Recall of Personnel        46

classified by various qualifications and, or, identified by shifts, teams or groups. Chief Parrott

offered that this could conceivably allow for the department to allocate personnel to any number

of team or group configurations to permit callback for specialized shift configurations if the need

arises.

          Following this possibility Chief Parrott was questioned as to how difficult it was to

initiate a callout process through Telestaff. He indicated that it would require some training but

that the process itself was fairly simple. Chief Parrott also added that the callout processes could

be activated remotely by telephone and did not require the individual doing so to be at a

computer workstation or travel to the CFEMS Staffing Office where the computer is located.

Further, the callout process can be monitored as to how many personnel have been contacted

and, if needed, call verification (e.g. how many personnel actually indicate that they are returning

to duty) could be configured.

          Chief Parrott cautioned that as of the time of the interview, software access licenses had

only been purchased for career personnel and a limited number of volunteer and civilians. He

indicated that some discussions had been occurring regarding the possibility of using Telestaff to

manage volunteer crew staffing but that the lack of software access licenses had been

problematic. The Telestaff project team and management personnel have had discussions about

the department budgeting for an additional 500 software licenses, which would facilitate the

system being available to all CFEMS personnel. As of the date of the interview the $37,500 was

cost prohibitive and no additional planning had taken place in this regard.

          To further address the question of existing internal influences on a personnel recall

process, literature review reveals a number of policies and procedures which affect the existing

CFEMS procedure. The existing organizational procedure, Signal 15 & Recall of Career
                                                                       Recall of Personnel        47

Personnel (CFEMS, 2000) addresses the call back of off-duty career personnel and the

notification of volunteer personnel during events requiring additional staffing resources. The

procedure was updated in 2000 to include the recall of career personnel and during this review

was found to be outdated in making reference to organizational positions and practices that no

longer exist.

       Due to large scale incidents which adversely affected Chesterfield County and included

several hurricanes, a tornado and a tropical depression which caused significant flash flooding, a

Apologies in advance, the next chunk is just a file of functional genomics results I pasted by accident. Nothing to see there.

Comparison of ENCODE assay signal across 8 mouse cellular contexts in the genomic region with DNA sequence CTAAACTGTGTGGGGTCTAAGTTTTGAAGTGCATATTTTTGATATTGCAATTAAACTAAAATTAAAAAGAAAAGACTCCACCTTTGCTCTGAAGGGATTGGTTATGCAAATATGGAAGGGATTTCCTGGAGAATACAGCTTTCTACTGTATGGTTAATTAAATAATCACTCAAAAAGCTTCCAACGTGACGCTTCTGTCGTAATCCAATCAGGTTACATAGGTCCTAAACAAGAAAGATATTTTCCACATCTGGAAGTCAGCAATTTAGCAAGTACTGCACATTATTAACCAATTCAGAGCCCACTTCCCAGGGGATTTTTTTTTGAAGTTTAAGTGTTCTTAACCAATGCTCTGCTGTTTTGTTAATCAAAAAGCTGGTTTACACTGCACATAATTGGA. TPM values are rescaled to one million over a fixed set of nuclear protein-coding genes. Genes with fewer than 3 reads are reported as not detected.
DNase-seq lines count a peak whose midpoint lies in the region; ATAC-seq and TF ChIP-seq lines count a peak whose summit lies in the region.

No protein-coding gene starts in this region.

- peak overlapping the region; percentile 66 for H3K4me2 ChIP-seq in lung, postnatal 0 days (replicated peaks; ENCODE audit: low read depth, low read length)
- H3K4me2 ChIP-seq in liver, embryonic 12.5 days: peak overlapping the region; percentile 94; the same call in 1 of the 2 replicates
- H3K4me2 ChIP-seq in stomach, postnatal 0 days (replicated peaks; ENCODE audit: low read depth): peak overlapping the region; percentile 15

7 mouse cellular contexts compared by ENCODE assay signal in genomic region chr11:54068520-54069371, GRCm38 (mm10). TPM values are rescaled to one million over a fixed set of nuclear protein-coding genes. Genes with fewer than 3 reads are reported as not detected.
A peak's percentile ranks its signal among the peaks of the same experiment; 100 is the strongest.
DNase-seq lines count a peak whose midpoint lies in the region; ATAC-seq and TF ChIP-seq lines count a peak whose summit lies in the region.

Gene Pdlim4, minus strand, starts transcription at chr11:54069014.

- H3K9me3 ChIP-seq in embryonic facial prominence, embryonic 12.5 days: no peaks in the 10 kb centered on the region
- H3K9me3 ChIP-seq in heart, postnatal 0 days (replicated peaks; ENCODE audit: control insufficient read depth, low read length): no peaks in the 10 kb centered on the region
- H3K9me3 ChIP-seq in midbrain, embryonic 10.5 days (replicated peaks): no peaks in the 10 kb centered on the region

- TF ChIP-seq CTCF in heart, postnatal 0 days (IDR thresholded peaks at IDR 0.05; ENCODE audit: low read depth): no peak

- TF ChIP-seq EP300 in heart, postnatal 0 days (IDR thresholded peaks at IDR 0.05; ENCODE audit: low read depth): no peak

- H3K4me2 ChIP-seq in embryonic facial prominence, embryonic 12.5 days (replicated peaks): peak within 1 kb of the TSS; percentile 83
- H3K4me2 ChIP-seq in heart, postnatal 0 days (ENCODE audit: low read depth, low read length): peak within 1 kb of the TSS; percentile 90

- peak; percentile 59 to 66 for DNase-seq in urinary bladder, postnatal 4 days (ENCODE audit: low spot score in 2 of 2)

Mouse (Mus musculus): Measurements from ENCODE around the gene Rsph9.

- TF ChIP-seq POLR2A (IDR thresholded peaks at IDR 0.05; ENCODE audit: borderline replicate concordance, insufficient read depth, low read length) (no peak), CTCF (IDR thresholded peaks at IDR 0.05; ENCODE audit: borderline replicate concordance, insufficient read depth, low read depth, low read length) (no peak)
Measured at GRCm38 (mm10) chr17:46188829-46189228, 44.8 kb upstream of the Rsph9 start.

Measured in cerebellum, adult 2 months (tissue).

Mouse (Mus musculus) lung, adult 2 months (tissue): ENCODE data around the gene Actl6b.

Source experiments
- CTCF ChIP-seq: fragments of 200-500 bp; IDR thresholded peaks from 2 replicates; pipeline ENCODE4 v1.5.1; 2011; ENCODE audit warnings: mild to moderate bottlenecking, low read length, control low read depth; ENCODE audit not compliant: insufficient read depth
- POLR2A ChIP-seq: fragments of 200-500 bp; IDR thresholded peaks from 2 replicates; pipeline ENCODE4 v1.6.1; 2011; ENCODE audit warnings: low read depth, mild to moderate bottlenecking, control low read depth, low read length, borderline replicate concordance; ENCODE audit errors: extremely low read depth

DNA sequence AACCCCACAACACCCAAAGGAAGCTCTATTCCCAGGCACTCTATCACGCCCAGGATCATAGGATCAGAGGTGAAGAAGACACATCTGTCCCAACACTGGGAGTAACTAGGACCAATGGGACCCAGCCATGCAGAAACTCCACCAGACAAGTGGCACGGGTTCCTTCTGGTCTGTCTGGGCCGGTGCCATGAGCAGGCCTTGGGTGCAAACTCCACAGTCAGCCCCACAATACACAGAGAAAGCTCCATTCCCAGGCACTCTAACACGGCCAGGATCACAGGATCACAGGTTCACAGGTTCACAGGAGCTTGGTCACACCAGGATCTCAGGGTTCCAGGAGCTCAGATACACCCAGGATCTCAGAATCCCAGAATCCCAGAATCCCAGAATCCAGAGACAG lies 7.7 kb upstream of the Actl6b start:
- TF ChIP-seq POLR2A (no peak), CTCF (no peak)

number of reviews were performed within Chesterfield Fire and Emergency Medical Services to

address issues that arose during these events. The first of these reviews was an Executive Fire

Officer Program Applied Research Project (ARP), written by Chesterfield Battalion Chief Robert

P. Avsec. In addition to documenting a number of major weather events to strike Chesterfield

County over three decades, this research found a commonality among these events in that on-

duty CFEMS personnel resources were compromised and a deficiency of available personnel

was a negative factor influencing incident responses (Avsec, 2000).

       In 2004, CFEMS Deputy Chief of Emergency Operations James Graham developed a

draft revised recall procedure titled Planning for Emergency Operations Crisis Mode Personnel

Recall and Altered Work Schedule (Graham, 2004) (Appendix B). This draft procedure

reinforced the existing department procedure to include authority of who could initiate a

personnel recall, provided an alternative for the present practice of station personnel making the

telephone contacts with off-duty personnel, specified in more detail where personnel were to

report for duty and delineated an altered work schedule for the utilization of additional personnel

on operating shifts.
                                                                         Recall of Personnel      48

       Following Chief Avsec and Graham’s efforts, another ARP entitled A Plan to Staff

County Command was written by CFEMS Battalion Chief Mark D. Sacra (Sacra, 2005). This

paper resulted in recommendations for staffing key command and control positions within

CFEMS during large-scale emergencies. These proposals were an attempt to ensure that staff

personnel had predetermined roles and responsibilities during major events when the department

has the need to quickly initiate command and control functions to address those incidents.

       Following the department’s response to a tropical storm which resulted in severe flash

flooding and a civilian death, CFEMS convened an internal workgroup in 2005 to review the

incident outcomes and make suggestions for organizational improvements (CFEMS Operational

Response to Tropical Storm Gaston, 2005). The Tropical Gaston Workgroup report included a

number of specific recommendations for process improvements to be instituted by the

department.